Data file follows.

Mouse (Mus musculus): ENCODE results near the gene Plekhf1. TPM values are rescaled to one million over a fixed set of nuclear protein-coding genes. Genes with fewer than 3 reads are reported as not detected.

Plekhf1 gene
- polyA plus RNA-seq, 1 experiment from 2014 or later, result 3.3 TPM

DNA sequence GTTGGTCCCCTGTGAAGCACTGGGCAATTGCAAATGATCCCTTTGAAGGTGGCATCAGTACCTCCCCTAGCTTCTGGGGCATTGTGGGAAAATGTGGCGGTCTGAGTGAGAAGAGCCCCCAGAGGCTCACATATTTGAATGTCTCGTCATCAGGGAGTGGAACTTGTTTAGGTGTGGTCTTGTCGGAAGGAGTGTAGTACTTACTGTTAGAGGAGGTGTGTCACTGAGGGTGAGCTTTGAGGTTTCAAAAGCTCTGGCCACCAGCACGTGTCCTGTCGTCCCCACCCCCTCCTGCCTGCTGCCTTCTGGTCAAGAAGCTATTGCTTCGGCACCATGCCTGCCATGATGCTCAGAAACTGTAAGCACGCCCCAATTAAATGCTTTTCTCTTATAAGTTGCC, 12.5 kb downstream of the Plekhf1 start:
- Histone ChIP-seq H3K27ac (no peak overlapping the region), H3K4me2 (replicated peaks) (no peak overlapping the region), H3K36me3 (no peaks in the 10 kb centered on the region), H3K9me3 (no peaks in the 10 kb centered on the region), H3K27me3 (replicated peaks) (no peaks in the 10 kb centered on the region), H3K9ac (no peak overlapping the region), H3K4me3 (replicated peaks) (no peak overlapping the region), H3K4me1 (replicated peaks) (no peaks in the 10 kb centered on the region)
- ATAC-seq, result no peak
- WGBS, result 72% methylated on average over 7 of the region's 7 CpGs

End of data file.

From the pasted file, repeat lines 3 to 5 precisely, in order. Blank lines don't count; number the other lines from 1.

- polyA plus RNA-seq, 1 experiment from 2014 or later, result 3.3 TPM

DNA sequence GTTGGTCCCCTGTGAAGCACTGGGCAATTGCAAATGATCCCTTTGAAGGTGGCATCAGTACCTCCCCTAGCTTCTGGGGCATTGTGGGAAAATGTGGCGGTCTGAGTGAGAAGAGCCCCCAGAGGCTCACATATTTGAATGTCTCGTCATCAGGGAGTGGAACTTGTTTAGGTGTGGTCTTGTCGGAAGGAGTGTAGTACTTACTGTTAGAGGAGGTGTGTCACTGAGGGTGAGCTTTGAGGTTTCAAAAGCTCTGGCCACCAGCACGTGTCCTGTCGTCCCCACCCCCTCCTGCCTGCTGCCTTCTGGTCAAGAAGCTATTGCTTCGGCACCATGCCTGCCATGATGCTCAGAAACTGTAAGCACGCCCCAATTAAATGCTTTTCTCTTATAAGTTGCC, 12.5 kb downstream of the Plekhf1 start:
- Histone ChIP-seq H3K27ac (no peak overlapping the region), H3K4me2 (replicated peaks) (no peak overlapping the region), H3K36me3 (no peaks in the 10 kb centered on the region), H3K9me3 (no peaks in the 10 kb centered on the region), H3K27me3 (replicated peaks) (no peaks in the 10 kb centered on the region), H3K9ac (no peak overlapping the region), H3K4me3 (replicated peaks) (no peak overlapping the region), H3K4me1 (replicated peaks) (no peaks in the 10 kb centered on the region)